The WHO has announced a state of emergency concerning the coronavirus which causes the illness COVID-19, and asks companies to take the required precautionary measures immediately in order to protect both employees and the company. But what exactly are these recommendations and how can they be put into practice?
1. Install disinfectant dispensers in the workplace
Install disinfectant dispensers in the toilet area and in other parts of the workplace. Display WHO posters to promote hand washing and combine this with info sessions and communication via the intranet. In doing so, you prevent employees whose hands are contaminated going on to infect their eyes, nose or mouth.
2. Oblige the clean desk policy
One of the main ways in which COVID-19 spreads is by touching surfaces and objects. So, a clean desk policy is now a must. Get employees not only to store their possessions and exchange material via bacteria-destroying lockers each day, but also to disinfect their own desk, keyboard and telephone.
3. Promote and facilitate ‘respiratory hygiene’
Communicate to employees via posters, meetings and intranet that they should keep a distance of two metres when coughing and sneezing. Sneezing should be done into the elbow or a paper tissue. Provide closed (pedal) bins for their disposal.
4. Avoid unnecessary daily contact in the reception area
5. Ask employees to respect international travel advice
Employees can find the latest information about the dispersion of COVID-19 via the WHO website. Stress that they must strictly follow the instructions of local governments. In any case, avoid sending older employees or personnel with diabetes, heart or lung complaints to risk zones.
6. Provide disinfectant for business trips
Provide small bottles (< 100 ml) of alcohol-based disinfectant and tissues for trips 24/7 via hygienic lockers and issue the contact details of the person responsible in the company in the event of illness. Tell them to always keep a distance of two metres from people who are coughing or sneezing.
7. Monitor for 14 days after returning home from a holiday or business trip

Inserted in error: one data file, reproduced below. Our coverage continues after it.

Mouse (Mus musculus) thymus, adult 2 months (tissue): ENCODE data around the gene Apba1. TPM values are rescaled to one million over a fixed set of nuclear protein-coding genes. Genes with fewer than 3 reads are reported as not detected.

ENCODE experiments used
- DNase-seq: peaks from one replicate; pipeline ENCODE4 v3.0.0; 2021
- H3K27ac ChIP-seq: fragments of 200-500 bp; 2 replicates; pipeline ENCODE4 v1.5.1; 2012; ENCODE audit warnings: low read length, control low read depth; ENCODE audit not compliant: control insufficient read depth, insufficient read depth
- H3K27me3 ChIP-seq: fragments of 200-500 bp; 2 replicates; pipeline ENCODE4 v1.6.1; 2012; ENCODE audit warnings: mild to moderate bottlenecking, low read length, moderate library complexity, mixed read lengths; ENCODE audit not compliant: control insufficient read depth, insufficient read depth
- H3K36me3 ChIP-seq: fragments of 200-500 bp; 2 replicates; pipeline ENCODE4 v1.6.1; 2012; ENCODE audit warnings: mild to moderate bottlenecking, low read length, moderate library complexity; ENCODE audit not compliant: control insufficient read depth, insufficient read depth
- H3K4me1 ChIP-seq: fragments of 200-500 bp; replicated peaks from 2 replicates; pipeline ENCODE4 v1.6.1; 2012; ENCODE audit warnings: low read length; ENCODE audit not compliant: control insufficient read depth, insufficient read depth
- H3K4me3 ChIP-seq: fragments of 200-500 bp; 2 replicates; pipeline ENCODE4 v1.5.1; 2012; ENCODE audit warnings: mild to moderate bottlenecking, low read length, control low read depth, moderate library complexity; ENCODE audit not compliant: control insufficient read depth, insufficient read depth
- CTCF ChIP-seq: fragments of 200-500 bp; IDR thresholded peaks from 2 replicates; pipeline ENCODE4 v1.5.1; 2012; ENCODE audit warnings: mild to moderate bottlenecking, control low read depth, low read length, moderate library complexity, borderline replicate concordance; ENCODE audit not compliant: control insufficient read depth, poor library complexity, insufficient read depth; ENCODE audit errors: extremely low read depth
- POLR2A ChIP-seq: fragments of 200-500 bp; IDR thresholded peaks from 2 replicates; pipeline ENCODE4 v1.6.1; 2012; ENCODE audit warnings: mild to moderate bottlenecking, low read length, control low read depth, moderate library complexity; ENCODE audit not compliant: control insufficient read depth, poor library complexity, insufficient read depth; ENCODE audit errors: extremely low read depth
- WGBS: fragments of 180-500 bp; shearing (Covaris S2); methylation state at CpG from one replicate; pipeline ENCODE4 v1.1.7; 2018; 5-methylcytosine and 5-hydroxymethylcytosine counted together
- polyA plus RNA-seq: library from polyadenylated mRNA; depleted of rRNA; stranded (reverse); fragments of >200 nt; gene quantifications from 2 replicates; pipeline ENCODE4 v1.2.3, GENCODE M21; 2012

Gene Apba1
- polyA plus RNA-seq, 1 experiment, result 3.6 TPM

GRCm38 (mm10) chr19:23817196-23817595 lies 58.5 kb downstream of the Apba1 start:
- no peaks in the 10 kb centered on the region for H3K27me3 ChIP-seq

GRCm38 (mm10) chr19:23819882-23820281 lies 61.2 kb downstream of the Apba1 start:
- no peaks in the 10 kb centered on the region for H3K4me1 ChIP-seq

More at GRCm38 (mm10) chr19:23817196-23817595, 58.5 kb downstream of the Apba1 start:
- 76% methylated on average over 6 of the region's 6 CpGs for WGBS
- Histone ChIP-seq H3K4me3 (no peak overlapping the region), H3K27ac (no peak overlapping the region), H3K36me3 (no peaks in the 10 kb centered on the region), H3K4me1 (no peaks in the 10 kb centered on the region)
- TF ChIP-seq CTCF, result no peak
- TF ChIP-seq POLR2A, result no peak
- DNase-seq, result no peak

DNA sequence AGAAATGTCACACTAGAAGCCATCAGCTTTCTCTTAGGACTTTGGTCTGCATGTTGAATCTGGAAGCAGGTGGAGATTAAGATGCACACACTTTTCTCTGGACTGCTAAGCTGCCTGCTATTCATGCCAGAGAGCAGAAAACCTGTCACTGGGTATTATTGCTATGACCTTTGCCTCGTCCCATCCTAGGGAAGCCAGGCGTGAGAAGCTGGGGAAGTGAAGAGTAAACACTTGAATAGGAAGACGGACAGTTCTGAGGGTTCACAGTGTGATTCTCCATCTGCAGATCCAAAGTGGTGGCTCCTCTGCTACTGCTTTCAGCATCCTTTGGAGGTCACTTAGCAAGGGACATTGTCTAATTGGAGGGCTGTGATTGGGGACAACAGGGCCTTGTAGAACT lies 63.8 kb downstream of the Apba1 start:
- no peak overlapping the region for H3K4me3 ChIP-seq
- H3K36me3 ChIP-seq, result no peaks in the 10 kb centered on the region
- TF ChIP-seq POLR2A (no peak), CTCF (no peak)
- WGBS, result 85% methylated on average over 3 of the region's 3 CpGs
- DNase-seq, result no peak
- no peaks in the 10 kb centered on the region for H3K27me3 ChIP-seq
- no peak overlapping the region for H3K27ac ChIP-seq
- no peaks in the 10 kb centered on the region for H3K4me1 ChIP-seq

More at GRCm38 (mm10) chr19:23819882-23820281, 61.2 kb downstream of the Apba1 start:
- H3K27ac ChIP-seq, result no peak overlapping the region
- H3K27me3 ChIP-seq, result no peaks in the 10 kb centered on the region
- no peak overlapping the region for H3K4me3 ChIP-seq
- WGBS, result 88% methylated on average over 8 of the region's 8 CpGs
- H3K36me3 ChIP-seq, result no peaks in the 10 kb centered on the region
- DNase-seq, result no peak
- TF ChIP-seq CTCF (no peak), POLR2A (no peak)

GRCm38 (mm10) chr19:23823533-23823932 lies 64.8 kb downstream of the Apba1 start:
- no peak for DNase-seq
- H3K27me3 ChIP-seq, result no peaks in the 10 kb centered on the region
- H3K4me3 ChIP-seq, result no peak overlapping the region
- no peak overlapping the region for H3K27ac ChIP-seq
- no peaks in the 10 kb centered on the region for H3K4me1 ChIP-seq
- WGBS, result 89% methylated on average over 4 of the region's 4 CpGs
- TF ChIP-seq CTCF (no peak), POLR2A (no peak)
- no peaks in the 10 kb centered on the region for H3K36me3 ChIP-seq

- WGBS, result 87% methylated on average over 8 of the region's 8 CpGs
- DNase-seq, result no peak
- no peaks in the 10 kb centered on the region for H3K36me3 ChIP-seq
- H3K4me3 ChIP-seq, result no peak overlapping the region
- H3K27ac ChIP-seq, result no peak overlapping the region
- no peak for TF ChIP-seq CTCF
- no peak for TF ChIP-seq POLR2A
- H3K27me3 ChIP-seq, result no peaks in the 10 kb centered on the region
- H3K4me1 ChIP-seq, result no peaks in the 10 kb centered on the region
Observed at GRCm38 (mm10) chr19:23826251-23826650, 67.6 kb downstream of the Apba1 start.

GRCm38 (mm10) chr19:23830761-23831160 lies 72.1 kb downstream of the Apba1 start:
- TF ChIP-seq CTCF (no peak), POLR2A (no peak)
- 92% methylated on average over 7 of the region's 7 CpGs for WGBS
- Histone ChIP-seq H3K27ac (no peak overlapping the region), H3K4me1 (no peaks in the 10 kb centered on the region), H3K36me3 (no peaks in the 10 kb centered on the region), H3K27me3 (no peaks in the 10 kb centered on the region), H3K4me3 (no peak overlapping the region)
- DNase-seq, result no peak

Staff returning from a COVID-19 region must monitor themselves for corona symptoms for 14 days and take their temperature twice a day. In the event of a mild cough or fever (> 37.3°C) they must stay at home, isolate themselves and inform the emergency services of their symptoms and travel itinerary.
8. Limit physical interaction with visitors
Get visitors to register using an autonomous and antibacterial visitor management system, without requiring the intervention of reception staff. When registering, the visitor is given your prevention measures to read and accept and may only then meet their host.
9. Intensify e-meetings and teleworking
Allow employees to work from home regularly, and certainly if they have a slight cough or fits of sneezing. Encourage customers, suppliers and business partners to have discussions via conference calls. In this way, employees and partners become used to this way of working and you ensure continuity in the event of an outbreak. In the event of an outbreak of COVID-19, get employees to avoid public transport and crowded places as much as possible.
10. Set up an emergency plan and anticipate an isolation zone
The plan must include an isolated area in which someone with COVID-19 symptoms can be placed. Should an incident occur, limit the number of people that can come into contact with the sick person and contact the emergency services. In the plan, identify people with a higher risk profile (such as active travellers, diabetics and heart patients) and monitor their situation without discrimination or stigmatisation.
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